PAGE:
Sunday, November 30, 2014

IAdaptable - GEF4's Interpretation of a Classic

Adaptable Objects as a Core Pattern of Eclipse Core Runtime

The adaptable objects pattern is probably the most important one used by the Eclipse core runtime. Formalized by the org.eclipse.core.runtime.IAdaptable interface, an adaptable object can easily be queried by clients (in a type-safe manner) for additional functionality that is not included within its general contract.
public interface IAdaptable {
  /**
   * Returns an object which is an instance of the given class
   * associated with this object. Returns <code>null</code> if
   * no such object can be found.
   *
   * @param adapter the adapter class to look up
   * @return a object castable to the given class, 
   *    or <code>null</code> if this object does not
   *    have an adapter for the given class
   */
   public Object getAdapter(Class adapter);
}
From another viewpoint, if an adaptable object properly delegates its getAdapter(Classimplementation to an IAdapterManager (most commonly Platform.getAdapterManager()) or provides a respective proprietary mechanism on its own, it can easily be extended with new functionality (even at runtime), without any need for local changes, and adapter creation can flexibly be handled through a set of IAdapterFactory implementations.

Why org.eclipse.core.runtime.IAdaptable is not perfectly suited for GEF4 

As it has proven its usefulness in quite a number of places, I considered the adaptable objects pattern to be quite a good candidate to deal with the configurability and flexibility demands of a graphical editing framework as well. I thus wanted to give it a major role within the next generation API of our model-view-controller framework (GEF4 MVC).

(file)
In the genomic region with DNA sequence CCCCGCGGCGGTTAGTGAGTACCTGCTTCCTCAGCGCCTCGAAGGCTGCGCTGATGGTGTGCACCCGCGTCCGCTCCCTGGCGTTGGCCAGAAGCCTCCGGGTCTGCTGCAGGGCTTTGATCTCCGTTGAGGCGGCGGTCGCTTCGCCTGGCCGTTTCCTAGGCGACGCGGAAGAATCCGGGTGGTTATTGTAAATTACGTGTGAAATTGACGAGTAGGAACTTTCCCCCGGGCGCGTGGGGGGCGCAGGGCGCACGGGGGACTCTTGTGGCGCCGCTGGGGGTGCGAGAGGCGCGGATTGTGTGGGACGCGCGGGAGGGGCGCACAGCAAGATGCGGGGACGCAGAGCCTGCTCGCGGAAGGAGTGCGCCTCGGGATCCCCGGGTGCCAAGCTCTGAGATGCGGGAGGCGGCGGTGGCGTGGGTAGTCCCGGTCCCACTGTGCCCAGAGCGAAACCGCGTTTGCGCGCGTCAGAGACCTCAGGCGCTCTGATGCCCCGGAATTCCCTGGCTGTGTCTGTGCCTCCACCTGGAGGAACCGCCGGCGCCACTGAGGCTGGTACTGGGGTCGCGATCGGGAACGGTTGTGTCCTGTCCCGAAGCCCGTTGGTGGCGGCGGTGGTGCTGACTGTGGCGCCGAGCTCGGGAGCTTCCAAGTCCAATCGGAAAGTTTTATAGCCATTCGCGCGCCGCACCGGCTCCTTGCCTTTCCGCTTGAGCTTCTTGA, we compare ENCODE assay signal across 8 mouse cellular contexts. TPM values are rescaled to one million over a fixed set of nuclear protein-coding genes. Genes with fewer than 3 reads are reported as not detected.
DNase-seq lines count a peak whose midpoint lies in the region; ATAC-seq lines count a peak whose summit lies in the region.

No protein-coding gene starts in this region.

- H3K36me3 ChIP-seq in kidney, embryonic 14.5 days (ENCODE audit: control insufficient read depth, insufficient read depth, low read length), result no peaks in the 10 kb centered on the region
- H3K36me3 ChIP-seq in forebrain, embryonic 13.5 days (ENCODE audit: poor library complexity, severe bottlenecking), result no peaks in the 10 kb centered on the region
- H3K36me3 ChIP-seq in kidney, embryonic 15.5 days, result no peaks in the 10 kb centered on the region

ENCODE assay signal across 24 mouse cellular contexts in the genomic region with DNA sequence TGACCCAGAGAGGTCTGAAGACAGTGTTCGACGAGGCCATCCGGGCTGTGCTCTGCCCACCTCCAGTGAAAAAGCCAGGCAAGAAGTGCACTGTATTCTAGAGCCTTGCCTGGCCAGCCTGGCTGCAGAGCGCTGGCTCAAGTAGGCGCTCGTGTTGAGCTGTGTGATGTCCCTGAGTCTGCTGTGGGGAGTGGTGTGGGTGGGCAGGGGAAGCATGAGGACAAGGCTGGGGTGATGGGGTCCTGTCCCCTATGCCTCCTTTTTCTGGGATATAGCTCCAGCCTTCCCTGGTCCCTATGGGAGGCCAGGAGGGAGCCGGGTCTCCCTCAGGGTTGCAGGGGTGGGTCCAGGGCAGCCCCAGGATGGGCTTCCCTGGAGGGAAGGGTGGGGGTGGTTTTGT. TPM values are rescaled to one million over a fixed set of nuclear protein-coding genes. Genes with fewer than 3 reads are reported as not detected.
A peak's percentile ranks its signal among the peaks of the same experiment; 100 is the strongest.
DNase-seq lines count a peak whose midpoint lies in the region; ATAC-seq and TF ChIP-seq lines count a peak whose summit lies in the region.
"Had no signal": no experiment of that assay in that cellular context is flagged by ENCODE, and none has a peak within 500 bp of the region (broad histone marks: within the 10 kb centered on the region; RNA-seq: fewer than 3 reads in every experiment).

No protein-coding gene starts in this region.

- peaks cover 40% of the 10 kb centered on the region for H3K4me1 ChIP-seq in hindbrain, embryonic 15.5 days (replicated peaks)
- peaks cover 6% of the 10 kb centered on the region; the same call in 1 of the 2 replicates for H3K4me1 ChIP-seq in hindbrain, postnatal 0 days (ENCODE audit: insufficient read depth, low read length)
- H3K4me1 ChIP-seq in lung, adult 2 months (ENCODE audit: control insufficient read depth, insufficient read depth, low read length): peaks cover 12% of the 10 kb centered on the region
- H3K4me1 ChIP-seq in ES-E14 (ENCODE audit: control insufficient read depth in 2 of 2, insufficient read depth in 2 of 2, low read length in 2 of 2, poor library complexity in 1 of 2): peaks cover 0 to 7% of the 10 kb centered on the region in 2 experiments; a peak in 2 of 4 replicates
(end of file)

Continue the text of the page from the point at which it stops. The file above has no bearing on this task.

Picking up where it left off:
GEF4 MVC is the intended replacement of GEF (MVC) 3.x as the core framework, from which to build up graphical editors and views. As it has a high need for flexibility and configurability it seemed to be the ideal playground for adaptable objects. However, the way the Eclipse core runtime interprets the adaptable objects pattern does not make it a perfect math to fulfill our requirements, because:
  • Only a single adapter of a specific type can be registered at an adaptable. Registering two different Provider implementations at a controller (e.g. one to specify the geometry used to display feedback and one to depict where to layout interaction handles) is for instance not possible.
  • Querying (and registering) adapters for parameterized types is not possible in a type-safe manner. The class-based signature of getAdapter(Classdoes for instance not allow to differentiate between a Provider<IGeometry> and a Provider<IFXAnchor>.
  • IAdaptable only provides an API for retrieving adapters, not for registering them, so (re-) configuration of adapters at runtime is not easily possible. 
  • Direct support for 'binding' an adapter to an adaptable object, i.e. to establish a reference from the adapter to the adaptable object, is not offered (unless the adapter explicitly provides a proprietary mechanism to establish such a back-reference).

Adaptable Objects as Interpreted by GEF4 Common

I thus created my own interpretation of the adaptable objects pattern. It is provided by the GEF4 Common component and can thus be easily used standalone, even for applications that have no use for graphical editors or views (GEF4 common only requires Google Guice and Google Guava to run).

The core concept of the GEF4 Common adaptable objects mechanism of course is the adaptable contract, here formalized as org.eclipse.gef4.common.adapt.IAdaptable. Leaving out the additional syntactic sugar, it basically boils down to the following:
public interface IAdaptable extends IPropertyChangeNotifier {
  ...

  /**
   * Returns an adapter for the given {@link AdapterKey} if one can
   * unambiguously be retrieved, i.e. if there is only a single adapter that
   * 'matches' the given {@link AdapterKey}.